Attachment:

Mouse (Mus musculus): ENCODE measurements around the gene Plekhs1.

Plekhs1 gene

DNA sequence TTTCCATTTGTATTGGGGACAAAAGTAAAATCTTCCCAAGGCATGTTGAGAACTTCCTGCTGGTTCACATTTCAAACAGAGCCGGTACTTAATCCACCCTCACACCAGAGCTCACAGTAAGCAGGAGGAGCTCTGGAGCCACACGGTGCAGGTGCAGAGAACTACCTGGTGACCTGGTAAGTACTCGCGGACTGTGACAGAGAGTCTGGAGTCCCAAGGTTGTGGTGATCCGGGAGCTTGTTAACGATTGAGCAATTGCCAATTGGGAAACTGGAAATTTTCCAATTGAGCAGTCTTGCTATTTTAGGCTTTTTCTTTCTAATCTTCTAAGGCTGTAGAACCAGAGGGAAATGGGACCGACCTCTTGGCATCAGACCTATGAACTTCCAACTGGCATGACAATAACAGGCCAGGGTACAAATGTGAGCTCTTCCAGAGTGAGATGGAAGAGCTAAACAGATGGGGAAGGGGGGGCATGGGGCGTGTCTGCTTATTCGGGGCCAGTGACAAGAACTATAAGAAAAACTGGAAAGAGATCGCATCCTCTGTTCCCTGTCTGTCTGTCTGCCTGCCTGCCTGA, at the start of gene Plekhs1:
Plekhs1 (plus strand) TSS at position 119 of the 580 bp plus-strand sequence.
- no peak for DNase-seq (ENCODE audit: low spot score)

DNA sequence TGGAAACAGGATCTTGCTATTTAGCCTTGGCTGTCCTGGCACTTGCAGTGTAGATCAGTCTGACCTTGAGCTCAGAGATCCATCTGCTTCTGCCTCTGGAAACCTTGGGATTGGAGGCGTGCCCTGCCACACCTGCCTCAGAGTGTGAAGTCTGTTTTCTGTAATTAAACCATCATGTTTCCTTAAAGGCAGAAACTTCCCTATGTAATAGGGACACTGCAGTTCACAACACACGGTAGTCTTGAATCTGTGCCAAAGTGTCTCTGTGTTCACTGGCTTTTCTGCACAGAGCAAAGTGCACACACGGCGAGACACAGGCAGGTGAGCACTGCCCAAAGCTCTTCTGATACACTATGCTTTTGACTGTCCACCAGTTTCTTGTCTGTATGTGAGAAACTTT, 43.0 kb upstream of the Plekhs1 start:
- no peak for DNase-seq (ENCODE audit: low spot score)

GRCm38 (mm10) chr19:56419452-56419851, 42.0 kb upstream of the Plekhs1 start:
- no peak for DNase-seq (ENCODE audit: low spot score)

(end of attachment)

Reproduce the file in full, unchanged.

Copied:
Mouse (Mus musculus): ENCODE measurements around the gene Plekhs1.

Plekhs1 gene

DNA sequence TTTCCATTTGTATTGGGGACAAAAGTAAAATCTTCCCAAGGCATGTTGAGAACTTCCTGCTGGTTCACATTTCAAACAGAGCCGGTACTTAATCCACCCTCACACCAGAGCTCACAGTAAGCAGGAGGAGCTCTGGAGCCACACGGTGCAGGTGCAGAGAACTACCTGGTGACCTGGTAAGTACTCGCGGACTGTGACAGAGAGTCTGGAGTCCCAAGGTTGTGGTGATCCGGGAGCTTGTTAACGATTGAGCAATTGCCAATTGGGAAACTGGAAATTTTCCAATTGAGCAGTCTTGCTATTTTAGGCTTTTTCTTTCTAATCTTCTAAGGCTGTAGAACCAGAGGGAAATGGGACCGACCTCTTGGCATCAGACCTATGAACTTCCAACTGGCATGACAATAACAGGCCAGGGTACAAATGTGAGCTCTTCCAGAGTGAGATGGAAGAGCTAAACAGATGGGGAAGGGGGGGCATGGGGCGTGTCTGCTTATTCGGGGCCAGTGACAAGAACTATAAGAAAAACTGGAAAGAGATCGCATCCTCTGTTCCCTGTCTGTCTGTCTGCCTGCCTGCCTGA, at the start of gene Plekhs1:
Plekhs1 (plus strand) TSS at position 119 of the 580 bp plus-strand sequence.
- no peak for DNase-seq (ENCODE audit: low spot score)

DNA sequence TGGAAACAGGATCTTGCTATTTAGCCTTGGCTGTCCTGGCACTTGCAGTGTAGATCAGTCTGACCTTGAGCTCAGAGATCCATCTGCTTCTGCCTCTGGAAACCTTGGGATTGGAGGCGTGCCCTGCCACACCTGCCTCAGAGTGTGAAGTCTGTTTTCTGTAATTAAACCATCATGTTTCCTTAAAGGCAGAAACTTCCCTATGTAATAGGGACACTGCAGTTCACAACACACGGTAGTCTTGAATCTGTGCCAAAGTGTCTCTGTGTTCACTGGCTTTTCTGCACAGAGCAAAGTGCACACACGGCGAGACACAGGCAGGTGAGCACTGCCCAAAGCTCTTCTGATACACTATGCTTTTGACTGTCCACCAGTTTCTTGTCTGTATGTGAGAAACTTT, 43.0 kb upstream of the Plekhs1 start:
- no peak for DNase-seq (ENCODE audit: low spot score)

GRCm38 (mm10) chr19:56419452-56419851, 42.0 kb upstream of the Plekhs1 start:
- no peak for DNase-seq (ENCODE audit: low spot score)